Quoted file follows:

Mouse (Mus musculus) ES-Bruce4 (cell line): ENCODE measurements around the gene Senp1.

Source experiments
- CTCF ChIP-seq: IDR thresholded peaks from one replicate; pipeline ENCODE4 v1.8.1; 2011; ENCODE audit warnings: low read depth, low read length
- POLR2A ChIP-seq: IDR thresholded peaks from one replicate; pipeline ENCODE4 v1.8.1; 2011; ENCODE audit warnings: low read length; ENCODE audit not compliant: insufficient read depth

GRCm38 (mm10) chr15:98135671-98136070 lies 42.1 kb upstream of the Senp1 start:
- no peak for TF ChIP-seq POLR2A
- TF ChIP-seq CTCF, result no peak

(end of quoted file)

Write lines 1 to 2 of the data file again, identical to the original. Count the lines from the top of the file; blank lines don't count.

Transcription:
Mouse (Mus musculus) ES-Bruce4 (cell line): ENCODE measurements around the gene Senp1.

Source experiments